This station is currently sending 770 bytes per second while using (sending corrections) for 37 satellites. (Note: I don’t include QZSS, IRNSS, SBAS SV’s in the correction stream.) Later today I expect that it will sending corrections for 42-satellites and the byte rate will approach 870 bytes per second.
Clearly, 870 bytes per second may be troublesome for a channel that can only support 830 bytes per second (FEC ON). 870 bytes per second will nicely fit into a 1,100 bytes per second stream (FEC OFF).
We often get calls from customers who complain that there rover works great every day until some hour and then the rover starts having issues. It might be that their daily failure is correlated to a time of day when there are usually a very high number of satellites available for tracking. (You can check this by listening to the broadcast frequency, if the radio broadcasts 100% of the time, then too much data.) A reasonable solution to this issue is to raise the elevation mask on the base, which will greatly reduce the number of tracked satellites AND to turn FEC OFF.
RTCM3 vs. SCMRX
If you are working with multiple equipment vendors, then RTCM3 is the safe bet for the most compatible messages. However, if you are working with all ‘mainline’ Trimble receivers then CMRx is a good alternative. If you are working with all OEM Trimble equipment (iG8 and iG9 receivers from iGage for example) then SCMRX (Scrambled CMRX) is a good alternative.
The difference between RTCM3 and SCMRX byte rates for my station using 38 SV’s at this moment is:
RTCM3 MSM4 770 bytes per second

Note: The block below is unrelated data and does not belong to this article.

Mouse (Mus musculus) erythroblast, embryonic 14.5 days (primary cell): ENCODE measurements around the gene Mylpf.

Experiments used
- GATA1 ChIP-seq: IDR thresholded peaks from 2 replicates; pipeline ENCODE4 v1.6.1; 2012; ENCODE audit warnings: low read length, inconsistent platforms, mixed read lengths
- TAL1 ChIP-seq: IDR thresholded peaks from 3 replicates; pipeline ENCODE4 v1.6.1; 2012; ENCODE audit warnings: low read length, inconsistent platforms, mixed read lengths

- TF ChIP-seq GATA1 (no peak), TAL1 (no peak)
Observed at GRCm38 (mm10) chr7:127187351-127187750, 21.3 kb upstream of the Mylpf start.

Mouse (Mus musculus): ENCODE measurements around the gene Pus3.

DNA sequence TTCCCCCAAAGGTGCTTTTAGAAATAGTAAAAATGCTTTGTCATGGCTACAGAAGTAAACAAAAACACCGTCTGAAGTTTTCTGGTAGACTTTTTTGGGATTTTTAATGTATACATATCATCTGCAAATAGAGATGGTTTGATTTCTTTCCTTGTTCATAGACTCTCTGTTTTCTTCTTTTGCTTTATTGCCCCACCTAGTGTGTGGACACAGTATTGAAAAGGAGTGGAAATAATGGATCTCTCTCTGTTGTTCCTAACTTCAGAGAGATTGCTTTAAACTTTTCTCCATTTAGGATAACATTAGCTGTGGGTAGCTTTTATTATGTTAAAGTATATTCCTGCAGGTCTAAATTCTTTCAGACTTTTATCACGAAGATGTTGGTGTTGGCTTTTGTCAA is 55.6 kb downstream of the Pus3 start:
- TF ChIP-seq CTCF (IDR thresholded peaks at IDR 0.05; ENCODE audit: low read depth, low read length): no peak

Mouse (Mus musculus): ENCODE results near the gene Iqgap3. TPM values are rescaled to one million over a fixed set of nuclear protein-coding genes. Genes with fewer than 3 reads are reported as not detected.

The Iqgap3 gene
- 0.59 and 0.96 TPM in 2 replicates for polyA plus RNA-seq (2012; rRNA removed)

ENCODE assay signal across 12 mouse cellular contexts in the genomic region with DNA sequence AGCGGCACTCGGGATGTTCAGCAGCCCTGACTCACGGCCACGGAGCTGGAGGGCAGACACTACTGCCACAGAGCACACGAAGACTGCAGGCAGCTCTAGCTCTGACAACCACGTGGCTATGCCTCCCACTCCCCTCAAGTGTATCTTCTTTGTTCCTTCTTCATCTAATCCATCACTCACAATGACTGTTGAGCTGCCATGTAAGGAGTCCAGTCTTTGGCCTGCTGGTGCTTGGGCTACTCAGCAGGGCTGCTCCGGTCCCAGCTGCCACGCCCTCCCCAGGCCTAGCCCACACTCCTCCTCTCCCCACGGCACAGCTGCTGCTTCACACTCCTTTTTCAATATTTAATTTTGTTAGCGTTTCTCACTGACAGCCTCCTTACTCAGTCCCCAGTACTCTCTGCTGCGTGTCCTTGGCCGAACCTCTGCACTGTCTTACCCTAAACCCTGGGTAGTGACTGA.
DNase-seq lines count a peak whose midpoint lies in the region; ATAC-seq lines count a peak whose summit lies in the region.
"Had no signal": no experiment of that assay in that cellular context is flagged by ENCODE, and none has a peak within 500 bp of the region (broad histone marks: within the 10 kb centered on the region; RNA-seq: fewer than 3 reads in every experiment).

SCMRX 385 bytes per second
So, SCMRX is a lot better choice for the transmitted message type, if all equipment can utilize it.
For a community base, like SGU2, it is not reasonable to broadcast proprietary messages. RTCM3 should be useable by all receivers.
Using a store-and-forward repeater becomes very tricky. Repeaters typically have a 50 ms delay from when they receive the last character of a message until they start retransmitting the message. So the entire message must be transmitted in 475 milliseconds, instead of 1,000 milliseconds. The maximum effective byte rates for FEC ON and OFF is reduced to:
Satel, 9600, FEC OFF -> 495 bytes per second
Satel, 9600, FEC ON -> 394 bytes per second
It is probable that sCMRx, FEC OFF and an elevation mask of 8 degrees may be the only solution that provides 24-7 store-and-forward repeater viability.
But, what if you want to repeat RTCM3 MSM4 signals? Is there possible solution?
I know of two possible work arounds:
- Use an internet backhaul for the repeater, this makes entire message available to the repeater at the same time as the base, since the TCPIP connection will have very little latency and be relatively fast.
- Use a dedicated receive only radio to receive the corrections, then send them out a serial port to a dedicated transmit repeater radio for simultaneous transmission. This option requires that the Tx frequency be different than the Rx frequency, the wider the separate the better. Depending on the quality of the IF stages of the dedicated Rx radio and the input/output spacing you might need to add a duplexer, but that would have the benefit of only needed one antenna.
So, summarizing this section: Repeaters are going to be tough going forward with narrow banded radios and high SV counts.
FEC = OFF is the conclusion. If you are using TRANSPARENT at 9600 baud (wideband), same conclusion: FEC OFF.